Having undergone a hard fork, August 1st, 2017, splitting the currency in two, with Bitcoin Cash emerging, the fork displays the prowess of bitcoin, its ability to adapt to change and evolve to continue its decentralised currency platform will enable it to continue existing in adversity. The fork did not tarnish bitcoin’s $44.4bn market cap at the time of the fork, making it larger than ethereum (ether), ripple, litecoin, dash and every other cryptocurrency combined.

A third currency could split the user base even further, calling into question which is the ‘true’ iteration of bitcoin. Independent stock research analyst and founder of Standpoint Research Ronnie Moas foresees bitcoin surging to $5,000 by 2018, as cryptocurrencies continue to diversify and present a greater range of applications. This can also be attributed to investors and developers seeking refuge in a strong and sustainable, standardised currency. Resultantly, investors will continue to remain with bitcoin until other platforms prove themselves superior.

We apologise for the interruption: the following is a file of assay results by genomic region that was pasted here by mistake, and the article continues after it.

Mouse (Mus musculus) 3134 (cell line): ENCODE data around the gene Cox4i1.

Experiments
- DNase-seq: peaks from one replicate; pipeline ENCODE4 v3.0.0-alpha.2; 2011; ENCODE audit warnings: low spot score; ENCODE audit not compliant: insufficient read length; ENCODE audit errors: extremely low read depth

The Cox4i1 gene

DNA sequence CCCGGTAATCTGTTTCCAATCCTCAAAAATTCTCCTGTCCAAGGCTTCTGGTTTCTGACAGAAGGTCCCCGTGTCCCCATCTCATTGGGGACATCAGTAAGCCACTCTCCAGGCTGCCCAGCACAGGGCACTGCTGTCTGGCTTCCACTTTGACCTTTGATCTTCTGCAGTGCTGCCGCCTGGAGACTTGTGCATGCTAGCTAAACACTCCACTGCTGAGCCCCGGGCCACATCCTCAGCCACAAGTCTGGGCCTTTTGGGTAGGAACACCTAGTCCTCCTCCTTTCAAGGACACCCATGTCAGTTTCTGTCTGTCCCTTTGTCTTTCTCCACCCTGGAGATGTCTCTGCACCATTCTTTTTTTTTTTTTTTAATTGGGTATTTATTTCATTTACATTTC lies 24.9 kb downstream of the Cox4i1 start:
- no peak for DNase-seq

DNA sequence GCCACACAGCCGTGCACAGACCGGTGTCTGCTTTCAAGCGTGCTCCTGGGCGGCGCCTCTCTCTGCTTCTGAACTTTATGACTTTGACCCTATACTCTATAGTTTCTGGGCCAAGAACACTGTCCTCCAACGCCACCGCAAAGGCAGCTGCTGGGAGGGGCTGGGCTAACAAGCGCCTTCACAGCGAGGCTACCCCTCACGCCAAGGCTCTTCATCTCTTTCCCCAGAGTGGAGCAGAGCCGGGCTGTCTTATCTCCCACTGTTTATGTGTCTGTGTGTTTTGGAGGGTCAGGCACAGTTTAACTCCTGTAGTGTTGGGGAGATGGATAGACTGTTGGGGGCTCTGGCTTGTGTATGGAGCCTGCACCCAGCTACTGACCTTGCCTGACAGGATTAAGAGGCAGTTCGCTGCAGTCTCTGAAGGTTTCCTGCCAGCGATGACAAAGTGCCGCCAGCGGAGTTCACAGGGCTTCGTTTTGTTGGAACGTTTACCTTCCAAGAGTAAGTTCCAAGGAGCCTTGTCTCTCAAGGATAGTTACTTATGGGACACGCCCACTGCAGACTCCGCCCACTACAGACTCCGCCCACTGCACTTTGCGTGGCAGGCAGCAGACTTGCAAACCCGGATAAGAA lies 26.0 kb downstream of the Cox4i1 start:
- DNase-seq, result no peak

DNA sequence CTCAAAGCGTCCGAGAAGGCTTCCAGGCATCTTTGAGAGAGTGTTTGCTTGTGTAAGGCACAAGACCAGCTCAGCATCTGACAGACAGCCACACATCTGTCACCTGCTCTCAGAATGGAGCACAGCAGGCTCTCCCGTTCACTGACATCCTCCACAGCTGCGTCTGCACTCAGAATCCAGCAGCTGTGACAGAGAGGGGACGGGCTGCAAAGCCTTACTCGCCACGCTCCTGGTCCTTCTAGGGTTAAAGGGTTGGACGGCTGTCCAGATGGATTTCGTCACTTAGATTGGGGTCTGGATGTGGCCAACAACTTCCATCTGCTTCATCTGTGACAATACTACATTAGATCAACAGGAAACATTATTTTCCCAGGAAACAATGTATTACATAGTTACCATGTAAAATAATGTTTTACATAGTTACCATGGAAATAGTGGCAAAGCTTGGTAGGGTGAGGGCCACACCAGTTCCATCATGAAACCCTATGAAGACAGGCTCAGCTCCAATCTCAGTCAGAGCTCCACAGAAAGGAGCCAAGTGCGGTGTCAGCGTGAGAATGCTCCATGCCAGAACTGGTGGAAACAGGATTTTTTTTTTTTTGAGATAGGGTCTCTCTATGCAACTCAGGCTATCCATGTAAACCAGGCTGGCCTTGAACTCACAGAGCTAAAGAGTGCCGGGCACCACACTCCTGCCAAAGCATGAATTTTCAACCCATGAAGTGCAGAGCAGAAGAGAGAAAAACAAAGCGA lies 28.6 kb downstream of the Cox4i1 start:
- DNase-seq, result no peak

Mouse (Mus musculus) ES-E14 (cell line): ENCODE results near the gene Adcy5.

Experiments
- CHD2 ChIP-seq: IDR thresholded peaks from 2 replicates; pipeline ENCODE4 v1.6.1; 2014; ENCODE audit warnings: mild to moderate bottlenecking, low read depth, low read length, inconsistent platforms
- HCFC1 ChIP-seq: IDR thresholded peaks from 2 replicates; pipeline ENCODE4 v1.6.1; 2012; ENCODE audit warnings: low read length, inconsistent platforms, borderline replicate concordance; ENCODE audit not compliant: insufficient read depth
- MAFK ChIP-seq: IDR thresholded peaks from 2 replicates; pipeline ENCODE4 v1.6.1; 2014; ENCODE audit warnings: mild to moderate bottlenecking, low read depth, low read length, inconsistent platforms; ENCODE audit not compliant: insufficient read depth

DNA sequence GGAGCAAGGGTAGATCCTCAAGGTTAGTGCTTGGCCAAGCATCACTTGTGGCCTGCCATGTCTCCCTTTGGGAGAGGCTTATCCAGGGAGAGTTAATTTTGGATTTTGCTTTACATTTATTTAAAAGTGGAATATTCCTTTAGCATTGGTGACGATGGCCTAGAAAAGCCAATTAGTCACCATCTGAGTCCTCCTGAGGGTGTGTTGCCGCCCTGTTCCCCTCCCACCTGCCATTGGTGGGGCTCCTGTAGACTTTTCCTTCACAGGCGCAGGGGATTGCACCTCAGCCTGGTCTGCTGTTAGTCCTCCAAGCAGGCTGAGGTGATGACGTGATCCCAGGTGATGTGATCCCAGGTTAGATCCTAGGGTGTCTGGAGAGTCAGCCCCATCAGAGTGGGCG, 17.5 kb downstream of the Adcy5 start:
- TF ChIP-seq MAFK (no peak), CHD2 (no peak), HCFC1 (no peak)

In this light, whilst there is clearly a speculative element to investing, this results in bitcoin being a safer investment than other currencies, lower down the food chain. Until another currency can break the circle, bitcoin is under no threat. This is also building upon the major influence that bitcoin exerts in the crypto sphere, particularly as more regulators more to secure up laws surrounding the exchange of an investment in cryptocurrencies.

The Devil Is in the Detail